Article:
Another ‘added bet bonus’ game series is up next and if you’ve been reading our other video poker strategy articles you won’t be too surprised to learn that the ‘bonus feature’ is combined with several ‘Bonus Poker’ rulesets. ‘Deal Draw Poker’ is an updated version of another video poker series called ‘Double Pay Poker’. In this article, we’ll talk about the first of the ‘Bonus Poker’ inspired games aka ‘Deal Draw Poker Double Bonus’.

‘Deal Draw Poker Double Bonus’ is one of the ‘extra bet bonus genre or as I like to call it ‘Bonus 2.0’. This type of game has been the most popular variation of video poker during the past decade. In fact, the market is pretty much split between ‘old standards’ (Jacks or Better, Deuces Wild, Jokers Wild) and all manner of ‘extra bet bonus’ games with increasingly elaborate rules. The premise of the ‘extra bet bonus’ games is that the player is required to add an additional bet above his ‘per hand’ stake to activate the bonus feature. Some games only require an additional quarter but the ‘Deal Draw Poker’ series requires an additional 5 coins per hand to activate it’s bonus feature (so 10 coins per hand).

You can technically play this game as ‘regular’ ‘Double Bonus’ but I recommend very strongly against it. If you’re going to play this game—or any of the other ‘extra coin bonus’ games—it’s in your best interest to play max bet and activate the bonus feature. If you want to play ‘regular’ ‘Double Bonus’ you’ll find plenty of machines at a casino or online that will allow you to do so. Most of the time you’ll get a better payback this way.

As is the case with most of the ‘added bonus’ family of games ‘Deal Draw Poker’ is offered in a multigame format though for some reason it’s only found in four different game variations: ‘Double Bonus Poker’, ‘Double Double Bonus Poker’ ‘Triple Bonus Poker’ and ‘Deuces Wild’. Interestingly, the payback for the ‘first hand’ bet is within a percentage point of the ‘regular bet’ in most cases. The game is offered in three, five or ten hand versions. With max coins in the ‘full pay’ variation of ‘Deal Draw Poker Double Bonus’ offers a return of 96.1%.



In all variations of the ‘Deal Draw Poker’ series the format is pretty straightforward and easy to understand. At the beginning of the hand the player bets 10 coins (5 for the hand and 5 for the ‘bonus’) and is dealt either 3, 5 or 10 rows of cards. This happens in the usual multihand format—the player selects the hold cards from the bottom hand which are then repeated on the additional hands. When he’s done, he’ll draw to all of the hands.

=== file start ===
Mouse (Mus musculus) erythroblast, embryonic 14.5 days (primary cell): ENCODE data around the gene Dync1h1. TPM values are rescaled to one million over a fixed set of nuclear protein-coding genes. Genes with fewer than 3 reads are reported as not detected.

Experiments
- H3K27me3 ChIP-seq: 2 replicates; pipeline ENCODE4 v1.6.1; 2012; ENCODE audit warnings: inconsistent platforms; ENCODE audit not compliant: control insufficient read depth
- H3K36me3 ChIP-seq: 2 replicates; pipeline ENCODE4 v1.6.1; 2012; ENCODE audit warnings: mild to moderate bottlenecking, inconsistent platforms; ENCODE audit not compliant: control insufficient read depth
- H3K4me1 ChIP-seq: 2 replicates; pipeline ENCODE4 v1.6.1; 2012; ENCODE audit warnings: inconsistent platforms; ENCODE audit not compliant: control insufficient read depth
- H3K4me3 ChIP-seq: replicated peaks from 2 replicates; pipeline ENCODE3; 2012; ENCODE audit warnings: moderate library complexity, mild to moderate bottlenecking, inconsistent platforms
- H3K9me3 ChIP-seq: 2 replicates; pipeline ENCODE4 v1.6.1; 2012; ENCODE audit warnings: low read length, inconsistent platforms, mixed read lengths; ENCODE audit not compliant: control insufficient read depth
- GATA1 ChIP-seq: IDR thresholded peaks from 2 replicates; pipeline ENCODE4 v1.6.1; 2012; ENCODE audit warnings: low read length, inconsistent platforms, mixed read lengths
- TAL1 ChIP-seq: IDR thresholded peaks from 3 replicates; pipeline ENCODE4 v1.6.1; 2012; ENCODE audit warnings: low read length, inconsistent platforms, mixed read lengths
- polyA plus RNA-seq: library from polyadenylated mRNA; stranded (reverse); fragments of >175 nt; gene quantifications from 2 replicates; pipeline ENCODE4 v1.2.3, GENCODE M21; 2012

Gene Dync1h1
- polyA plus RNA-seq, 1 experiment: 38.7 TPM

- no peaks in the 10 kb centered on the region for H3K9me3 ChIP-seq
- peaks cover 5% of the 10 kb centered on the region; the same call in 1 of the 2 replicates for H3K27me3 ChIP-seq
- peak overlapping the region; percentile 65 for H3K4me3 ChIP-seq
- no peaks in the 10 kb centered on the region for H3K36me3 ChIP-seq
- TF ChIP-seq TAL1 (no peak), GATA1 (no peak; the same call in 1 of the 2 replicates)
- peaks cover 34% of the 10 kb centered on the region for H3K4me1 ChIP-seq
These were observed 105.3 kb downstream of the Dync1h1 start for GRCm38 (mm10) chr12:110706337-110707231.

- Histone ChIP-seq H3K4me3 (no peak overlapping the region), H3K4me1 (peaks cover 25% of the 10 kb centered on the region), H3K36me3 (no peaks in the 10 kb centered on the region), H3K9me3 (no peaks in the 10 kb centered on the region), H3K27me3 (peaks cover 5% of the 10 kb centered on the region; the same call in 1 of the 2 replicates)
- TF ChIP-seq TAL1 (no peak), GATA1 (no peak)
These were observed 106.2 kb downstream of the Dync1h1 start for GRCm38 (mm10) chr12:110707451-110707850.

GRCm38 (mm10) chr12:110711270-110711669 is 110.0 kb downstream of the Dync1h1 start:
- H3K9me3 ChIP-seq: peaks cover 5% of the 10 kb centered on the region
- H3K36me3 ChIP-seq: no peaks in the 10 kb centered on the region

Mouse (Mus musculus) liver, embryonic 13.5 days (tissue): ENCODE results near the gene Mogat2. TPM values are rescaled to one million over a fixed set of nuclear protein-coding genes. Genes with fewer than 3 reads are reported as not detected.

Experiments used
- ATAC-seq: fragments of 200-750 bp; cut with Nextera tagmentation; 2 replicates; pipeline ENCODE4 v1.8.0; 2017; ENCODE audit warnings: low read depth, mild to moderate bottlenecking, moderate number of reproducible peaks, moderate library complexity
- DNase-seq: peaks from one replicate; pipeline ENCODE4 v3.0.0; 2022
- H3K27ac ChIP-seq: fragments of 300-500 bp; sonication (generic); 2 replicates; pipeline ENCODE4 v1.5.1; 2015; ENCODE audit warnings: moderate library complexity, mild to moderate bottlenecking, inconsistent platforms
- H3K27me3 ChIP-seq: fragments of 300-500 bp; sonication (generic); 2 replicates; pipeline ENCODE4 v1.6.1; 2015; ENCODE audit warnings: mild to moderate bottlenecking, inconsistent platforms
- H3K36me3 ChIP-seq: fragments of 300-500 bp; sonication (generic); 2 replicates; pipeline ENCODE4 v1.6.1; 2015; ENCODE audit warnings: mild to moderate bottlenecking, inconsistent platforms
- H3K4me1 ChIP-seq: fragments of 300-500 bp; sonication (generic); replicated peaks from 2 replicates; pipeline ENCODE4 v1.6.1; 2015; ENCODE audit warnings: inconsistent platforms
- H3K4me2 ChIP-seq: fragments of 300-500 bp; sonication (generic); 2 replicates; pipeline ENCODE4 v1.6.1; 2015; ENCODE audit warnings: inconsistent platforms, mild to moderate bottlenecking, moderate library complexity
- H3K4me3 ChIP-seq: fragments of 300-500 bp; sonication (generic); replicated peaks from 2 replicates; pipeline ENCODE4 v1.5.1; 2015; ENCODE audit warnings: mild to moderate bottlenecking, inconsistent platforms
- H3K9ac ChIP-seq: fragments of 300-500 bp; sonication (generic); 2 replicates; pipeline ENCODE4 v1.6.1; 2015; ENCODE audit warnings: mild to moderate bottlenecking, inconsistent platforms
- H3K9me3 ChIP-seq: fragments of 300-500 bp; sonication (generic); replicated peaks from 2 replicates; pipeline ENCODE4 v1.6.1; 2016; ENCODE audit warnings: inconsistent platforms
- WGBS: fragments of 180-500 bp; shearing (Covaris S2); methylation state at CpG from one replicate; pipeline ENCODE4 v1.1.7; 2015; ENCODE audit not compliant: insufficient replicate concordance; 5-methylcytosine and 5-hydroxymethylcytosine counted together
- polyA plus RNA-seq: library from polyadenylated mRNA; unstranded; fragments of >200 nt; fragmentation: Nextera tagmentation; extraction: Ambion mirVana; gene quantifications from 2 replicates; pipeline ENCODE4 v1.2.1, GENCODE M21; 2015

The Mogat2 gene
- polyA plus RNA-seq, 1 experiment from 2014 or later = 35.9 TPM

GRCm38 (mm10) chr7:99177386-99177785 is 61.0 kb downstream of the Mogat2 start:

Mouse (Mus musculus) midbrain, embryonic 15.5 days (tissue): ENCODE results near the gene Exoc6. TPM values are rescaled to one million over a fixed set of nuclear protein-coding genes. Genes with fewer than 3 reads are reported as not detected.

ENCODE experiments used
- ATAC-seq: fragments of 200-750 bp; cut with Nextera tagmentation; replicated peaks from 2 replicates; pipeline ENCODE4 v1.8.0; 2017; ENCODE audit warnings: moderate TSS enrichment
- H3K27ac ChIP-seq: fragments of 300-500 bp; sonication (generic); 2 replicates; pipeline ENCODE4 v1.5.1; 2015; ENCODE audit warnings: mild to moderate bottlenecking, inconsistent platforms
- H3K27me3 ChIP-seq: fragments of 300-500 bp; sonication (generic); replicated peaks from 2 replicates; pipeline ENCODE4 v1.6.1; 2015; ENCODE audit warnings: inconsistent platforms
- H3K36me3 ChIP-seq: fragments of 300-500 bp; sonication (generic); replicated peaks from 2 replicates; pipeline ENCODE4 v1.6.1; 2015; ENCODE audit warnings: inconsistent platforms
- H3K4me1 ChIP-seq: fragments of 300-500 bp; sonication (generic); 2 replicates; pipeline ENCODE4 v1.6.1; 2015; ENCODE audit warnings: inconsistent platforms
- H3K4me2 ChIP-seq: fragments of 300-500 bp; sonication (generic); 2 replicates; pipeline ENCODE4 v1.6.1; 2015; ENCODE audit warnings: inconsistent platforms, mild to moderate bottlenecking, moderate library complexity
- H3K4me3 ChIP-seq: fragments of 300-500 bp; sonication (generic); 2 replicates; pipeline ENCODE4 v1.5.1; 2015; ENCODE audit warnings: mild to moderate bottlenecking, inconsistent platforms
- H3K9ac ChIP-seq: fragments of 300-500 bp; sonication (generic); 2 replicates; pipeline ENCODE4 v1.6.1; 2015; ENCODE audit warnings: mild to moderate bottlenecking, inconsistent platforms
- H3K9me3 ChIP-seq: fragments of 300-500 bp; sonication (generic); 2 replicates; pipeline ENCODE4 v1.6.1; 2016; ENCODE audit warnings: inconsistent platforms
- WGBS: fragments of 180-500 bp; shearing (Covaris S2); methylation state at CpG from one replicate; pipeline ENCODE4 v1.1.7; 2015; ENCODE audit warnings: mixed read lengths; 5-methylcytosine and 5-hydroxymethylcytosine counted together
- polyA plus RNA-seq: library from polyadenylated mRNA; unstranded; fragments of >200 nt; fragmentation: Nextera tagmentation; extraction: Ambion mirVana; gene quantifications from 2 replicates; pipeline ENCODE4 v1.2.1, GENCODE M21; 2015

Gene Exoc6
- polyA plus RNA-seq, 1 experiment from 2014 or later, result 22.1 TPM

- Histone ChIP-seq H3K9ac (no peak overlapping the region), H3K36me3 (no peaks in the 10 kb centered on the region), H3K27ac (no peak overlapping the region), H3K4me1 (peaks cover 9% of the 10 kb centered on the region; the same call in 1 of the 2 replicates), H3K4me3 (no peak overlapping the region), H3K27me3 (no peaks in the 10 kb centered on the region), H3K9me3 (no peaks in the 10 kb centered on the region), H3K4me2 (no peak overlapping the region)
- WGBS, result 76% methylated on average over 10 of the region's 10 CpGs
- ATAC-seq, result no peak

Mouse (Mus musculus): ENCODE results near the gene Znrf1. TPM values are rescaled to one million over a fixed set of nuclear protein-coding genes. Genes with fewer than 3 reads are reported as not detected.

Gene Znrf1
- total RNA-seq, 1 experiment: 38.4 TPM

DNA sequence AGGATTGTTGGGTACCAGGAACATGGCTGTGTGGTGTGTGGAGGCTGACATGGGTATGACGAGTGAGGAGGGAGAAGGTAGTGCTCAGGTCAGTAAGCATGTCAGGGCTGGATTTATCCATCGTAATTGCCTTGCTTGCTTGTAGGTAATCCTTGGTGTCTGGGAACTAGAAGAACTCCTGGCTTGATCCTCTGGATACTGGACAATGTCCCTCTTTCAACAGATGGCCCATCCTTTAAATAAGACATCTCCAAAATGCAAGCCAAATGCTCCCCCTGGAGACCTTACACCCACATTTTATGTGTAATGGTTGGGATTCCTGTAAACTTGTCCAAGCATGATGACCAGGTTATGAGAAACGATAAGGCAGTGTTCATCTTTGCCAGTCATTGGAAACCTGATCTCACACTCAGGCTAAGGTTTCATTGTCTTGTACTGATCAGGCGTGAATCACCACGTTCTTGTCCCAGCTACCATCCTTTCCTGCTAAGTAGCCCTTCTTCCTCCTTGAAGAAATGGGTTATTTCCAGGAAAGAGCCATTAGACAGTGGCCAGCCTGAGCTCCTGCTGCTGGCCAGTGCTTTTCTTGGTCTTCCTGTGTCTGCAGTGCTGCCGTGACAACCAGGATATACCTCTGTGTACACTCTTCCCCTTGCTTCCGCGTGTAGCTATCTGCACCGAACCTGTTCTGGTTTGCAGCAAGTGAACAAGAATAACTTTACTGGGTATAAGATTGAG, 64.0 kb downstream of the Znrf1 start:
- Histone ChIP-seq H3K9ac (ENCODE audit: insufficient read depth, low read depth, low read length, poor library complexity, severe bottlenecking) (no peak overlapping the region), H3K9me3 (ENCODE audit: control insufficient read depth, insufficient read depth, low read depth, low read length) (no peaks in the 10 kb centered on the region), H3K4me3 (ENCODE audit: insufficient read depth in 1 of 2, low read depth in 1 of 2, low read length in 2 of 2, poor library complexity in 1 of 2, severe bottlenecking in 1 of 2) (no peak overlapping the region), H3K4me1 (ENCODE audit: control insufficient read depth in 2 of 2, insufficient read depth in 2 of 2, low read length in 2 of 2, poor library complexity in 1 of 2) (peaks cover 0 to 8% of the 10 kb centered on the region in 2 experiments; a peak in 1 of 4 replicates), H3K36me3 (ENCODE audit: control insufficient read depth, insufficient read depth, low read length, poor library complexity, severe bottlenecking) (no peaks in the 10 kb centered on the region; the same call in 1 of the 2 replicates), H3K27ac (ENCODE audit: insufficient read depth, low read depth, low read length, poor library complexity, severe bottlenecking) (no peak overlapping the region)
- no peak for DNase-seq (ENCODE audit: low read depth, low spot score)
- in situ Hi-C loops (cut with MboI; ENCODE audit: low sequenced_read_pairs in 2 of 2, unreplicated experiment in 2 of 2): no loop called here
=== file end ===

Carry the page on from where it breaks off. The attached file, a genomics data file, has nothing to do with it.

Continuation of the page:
The big difference is that a player is paid separately for winning hands on the deal. He may be paid for additional hands on the deal that he won’t be paid for in the ‘draw’ pay table—for example, in this game he’s paid 5 coins with max bet for a pair of 5 through 10. After he is paid for the opening hand he draws his hand as usual and gets paid for the ‘draw’ hand if applicable.


The basic premise of all of the ‘Bonus Poker’ variations—regular or in an ‘extra bet bonus’ format like this game—is that the player receives a bonus for certain four of a kind hands. Since there’s no way of influencing the cards that show up on the deal the best way to play ‘Deal Draw Double Bonus Poker’ is to use the same strategy as for ‘regular’ ‘Double Bonus Poker’:

The strategy for ‘Double Bonus Poker’ is essentially the same as ‘Bonus Poker’. There are a few adjustments in the hand hierarchy to reflect the higher payout on 4 aces and the lower payout on two pair. It’s similar to basic ‘Jacks or Better’ except it seeks to minimize the ‘lower paying’ hands while giving a player a better opportunity to hit the 4K bonuses. The only real difference between ‘Double Bonus Poker’ and ‘Bonus Poker’ is the payout on the 4K hands. The two pair payout is also reduced. One of the harder things for me to get used to playing the various bonus poker variations was holding the ‘Ace’ when given a choice between high cards. In traditional JoB you’re discouraged from holding the Ace in that situation since it reduces the chance of drawing to a straight or straight flush.

–Royal Flush
–Straight Flush
–Any Four of a Kind
–4 to a Royal Flush
–Three Aces
–Full House
–Three of a Kind (2-K)
–4 to a Straight Flush
–Two Pair
–High Pair
–4 to a Flush
–3 to a Royal Flush
–4 to an outside straight
–Low Pair
–AKQJ Unsuited
–3 to a straight flush
–4 to an inside straight w/ three high cards
–Unsuited JQK
–Unsuited JQ
–KQ, KJ Unsuited
–J10 Suited
–AK, AQ, AJ Unsuited
–KT Suited
–Jack, King or Queen
–Discard Everything